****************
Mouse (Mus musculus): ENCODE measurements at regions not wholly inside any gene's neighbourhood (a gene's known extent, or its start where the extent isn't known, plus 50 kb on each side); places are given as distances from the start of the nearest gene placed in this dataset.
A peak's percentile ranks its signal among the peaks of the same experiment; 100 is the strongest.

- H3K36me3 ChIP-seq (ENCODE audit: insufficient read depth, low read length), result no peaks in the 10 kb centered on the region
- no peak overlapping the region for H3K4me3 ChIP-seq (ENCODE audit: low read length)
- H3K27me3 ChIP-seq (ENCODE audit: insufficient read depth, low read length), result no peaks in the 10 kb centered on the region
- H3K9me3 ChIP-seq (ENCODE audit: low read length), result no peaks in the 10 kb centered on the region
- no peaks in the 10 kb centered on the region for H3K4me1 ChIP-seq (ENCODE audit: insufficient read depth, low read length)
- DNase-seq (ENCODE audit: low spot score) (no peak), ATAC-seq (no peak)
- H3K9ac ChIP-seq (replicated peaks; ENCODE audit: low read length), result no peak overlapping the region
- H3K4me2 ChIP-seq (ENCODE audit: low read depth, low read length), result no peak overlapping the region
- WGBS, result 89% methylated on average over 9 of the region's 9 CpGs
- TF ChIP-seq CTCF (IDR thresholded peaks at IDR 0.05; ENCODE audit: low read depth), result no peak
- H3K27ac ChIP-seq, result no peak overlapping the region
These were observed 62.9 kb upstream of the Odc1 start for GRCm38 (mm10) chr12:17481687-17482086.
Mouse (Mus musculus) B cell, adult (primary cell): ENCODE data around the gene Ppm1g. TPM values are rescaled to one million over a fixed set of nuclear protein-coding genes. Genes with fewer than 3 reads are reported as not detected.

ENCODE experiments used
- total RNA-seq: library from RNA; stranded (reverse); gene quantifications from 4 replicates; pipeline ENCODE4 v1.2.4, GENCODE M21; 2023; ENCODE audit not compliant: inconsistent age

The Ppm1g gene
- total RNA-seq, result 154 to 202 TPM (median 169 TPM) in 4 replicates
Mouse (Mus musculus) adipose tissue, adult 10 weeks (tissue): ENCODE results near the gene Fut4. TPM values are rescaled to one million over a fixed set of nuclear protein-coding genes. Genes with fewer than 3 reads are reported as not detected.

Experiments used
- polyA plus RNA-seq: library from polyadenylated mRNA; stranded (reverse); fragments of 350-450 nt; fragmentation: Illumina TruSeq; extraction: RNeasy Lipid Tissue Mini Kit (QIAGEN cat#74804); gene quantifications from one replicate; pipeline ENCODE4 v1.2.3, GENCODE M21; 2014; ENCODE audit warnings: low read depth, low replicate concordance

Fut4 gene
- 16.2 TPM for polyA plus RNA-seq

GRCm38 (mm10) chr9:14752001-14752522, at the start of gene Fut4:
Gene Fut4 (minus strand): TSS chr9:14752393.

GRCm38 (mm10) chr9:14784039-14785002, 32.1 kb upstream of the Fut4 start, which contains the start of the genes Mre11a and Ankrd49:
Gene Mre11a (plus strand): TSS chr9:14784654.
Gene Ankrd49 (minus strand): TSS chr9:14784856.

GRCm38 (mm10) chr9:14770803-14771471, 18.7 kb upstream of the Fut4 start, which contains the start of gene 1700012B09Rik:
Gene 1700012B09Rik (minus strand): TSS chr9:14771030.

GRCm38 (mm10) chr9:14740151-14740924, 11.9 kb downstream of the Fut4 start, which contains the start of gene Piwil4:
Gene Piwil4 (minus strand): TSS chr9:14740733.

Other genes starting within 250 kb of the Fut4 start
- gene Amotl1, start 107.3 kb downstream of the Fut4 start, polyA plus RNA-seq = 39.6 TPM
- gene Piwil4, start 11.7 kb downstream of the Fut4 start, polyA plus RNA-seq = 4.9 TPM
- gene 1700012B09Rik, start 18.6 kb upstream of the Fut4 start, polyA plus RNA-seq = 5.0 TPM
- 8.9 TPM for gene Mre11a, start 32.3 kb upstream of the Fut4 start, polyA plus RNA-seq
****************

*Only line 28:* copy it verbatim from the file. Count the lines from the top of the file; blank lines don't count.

Gene Mre11a (plus strand): TSS chr9:14784654.